Ethics: Telling the Truth

By | July 21, 2015

[July 21, 2015] There is an old Chinese short story about honesty and the rich gifts that telling the truth can bring upon us. Many of us, especially leaders, want success so badly that we can be enticed to lie … or perhaps just shade the truth a little. I’ve seen it done so many times by leaders that personally I’m disappointed in their attempts to justify minor dishonesties. I have to admit that these minor dishonesties lead to greater and more frequent dishonesties.

It’s always a bit entertaining to read old proverbs and short stories that bring out the importance of some ethical issue. One of my personal favorites is the old Chinese short story about how telling the truth can bring you great rewards. It goes something like this:

The Emperor of China announced a contest to decide the next heir to the throne. He gave out royal seeds to any boy interested and could show the best results in six months would win the context and wear the crown. There was immense excitement throughout the land and each boy returned home with his royal seed. A boy called Jun, an excellent gardener, did his best to grow the seed but nothing came of it despite his great care for the seed. On the appointed day all the boys came with their beautiful, healthy plants except for Jun who brought his empty pot. The Emperor scowled at Jun and asked “What is this? You brought me an empty pot?” Jun explained he did his best and hung his head in shame. The Emperor proclaimed that Jun would be the next Chinese Emperor because all the royal seeds had been cooked and therefore everyone else had substituted another seed in its place.1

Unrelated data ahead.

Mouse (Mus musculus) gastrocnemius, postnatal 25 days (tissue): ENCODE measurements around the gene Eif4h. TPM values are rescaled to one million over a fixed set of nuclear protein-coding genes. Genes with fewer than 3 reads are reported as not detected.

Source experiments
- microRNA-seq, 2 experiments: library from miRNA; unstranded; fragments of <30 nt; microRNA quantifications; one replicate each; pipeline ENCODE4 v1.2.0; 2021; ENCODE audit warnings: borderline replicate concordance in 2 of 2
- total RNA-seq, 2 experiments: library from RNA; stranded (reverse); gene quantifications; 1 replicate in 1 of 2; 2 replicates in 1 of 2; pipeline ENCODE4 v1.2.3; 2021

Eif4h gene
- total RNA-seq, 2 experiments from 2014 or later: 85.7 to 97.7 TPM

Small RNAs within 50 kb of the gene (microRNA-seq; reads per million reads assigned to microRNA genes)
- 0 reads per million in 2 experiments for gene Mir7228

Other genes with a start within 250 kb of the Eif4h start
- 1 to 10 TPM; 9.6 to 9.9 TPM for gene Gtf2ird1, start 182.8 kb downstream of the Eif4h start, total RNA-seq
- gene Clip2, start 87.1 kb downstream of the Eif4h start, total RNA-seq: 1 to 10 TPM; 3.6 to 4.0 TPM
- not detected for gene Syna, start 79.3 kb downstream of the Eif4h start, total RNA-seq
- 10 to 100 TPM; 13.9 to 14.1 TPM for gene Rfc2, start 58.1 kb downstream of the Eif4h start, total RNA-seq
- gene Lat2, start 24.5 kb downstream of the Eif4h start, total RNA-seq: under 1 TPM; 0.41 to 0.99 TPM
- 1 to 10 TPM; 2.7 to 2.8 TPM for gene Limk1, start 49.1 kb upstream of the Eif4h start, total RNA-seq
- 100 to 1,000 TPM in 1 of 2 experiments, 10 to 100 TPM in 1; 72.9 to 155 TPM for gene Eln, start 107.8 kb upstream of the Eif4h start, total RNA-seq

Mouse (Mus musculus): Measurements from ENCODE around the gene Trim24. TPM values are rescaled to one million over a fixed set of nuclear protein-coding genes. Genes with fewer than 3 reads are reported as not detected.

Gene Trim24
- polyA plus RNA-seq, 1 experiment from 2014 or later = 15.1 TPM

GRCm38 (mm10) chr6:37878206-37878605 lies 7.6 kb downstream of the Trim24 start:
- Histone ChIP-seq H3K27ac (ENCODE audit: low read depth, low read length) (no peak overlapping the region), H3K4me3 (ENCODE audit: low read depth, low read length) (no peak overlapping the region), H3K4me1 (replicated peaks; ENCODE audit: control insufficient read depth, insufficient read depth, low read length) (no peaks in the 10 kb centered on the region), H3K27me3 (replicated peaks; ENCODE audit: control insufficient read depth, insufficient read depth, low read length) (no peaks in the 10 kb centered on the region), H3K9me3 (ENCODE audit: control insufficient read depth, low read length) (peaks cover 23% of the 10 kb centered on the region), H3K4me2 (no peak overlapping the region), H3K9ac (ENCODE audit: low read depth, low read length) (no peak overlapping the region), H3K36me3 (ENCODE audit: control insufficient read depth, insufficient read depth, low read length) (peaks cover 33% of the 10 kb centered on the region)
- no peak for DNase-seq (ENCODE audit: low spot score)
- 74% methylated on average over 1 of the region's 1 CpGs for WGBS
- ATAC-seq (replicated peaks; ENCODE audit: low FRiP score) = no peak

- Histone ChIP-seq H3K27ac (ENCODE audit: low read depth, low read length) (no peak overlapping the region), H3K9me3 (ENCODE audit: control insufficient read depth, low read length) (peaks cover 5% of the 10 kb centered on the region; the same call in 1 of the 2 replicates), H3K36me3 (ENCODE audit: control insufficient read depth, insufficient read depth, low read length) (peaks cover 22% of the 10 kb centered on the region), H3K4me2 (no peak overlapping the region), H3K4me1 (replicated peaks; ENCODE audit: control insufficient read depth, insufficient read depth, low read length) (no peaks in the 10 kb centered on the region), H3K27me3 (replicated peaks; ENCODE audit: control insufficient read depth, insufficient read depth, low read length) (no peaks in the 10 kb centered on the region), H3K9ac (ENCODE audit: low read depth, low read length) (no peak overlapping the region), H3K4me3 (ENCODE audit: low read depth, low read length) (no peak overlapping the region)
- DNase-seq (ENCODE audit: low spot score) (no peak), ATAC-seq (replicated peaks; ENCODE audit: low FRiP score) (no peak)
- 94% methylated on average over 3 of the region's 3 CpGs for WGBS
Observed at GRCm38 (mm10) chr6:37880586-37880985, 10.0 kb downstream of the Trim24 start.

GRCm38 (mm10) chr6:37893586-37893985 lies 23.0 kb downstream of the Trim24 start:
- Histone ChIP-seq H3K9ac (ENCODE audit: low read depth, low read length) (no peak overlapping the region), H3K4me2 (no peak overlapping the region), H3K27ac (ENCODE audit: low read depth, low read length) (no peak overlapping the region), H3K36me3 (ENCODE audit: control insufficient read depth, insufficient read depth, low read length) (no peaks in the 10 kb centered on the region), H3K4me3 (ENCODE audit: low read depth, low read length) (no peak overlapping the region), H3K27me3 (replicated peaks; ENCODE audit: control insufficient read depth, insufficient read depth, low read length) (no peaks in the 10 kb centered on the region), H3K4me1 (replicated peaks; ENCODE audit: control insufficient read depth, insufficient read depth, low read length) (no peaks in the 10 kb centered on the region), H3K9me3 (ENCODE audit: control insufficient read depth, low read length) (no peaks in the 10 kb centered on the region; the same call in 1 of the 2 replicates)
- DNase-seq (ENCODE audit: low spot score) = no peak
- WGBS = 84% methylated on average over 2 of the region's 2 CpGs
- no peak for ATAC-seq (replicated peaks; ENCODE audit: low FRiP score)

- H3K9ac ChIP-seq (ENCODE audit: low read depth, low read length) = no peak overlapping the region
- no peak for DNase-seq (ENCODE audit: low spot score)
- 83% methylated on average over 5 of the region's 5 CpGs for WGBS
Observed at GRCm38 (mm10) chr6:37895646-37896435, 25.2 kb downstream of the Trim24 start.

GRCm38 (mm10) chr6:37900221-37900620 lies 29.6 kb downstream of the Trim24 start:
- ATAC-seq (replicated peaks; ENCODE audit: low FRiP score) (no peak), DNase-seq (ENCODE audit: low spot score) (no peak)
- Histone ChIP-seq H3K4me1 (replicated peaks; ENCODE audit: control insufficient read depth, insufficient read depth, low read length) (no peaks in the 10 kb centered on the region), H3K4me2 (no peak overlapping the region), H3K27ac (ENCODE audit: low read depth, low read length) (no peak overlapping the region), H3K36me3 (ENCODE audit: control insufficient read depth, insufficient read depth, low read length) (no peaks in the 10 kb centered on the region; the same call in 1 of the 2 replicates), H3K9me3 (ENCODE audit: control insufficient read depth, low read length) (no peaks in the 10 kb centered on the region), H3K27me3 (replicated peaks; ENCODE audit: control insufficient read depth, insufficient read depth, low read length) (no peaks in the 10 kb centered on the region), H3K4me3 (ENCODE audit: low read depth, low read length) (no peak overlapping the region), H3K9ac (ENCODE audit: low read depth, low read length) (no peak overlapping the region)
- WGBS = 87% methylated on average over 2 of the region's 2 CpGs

Telling the truth sometimes requires enormous personal courage; like Chinese boy Jun in the story. Telling the truth, honesty, integrity, and openness requires “guts”. Only someone with resilience and patience can really be truthful since it also requires great emotional strength and confidence in one’s self.

Many may have the self confidence but are not strong emotionally. I find this not uncommon in leaders. When I’ve been responsible to hire the best leaders, I look for ways to determine who is honest and who is not; the task is difficult. To me, it is easier to teach the technical details of a job than to teach honesty. Honesty, telling the truth, is something that we learn from the time we are small children. If it is not learned then, the adult will struggle with truthfulness later in life.

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Author: Douglas R. Satterfield

Hello. I'm Doug and I provide at least one article every day on some leadership topic. I welcome comments and also guests who would like to write an article. Thanks for reading my blog.

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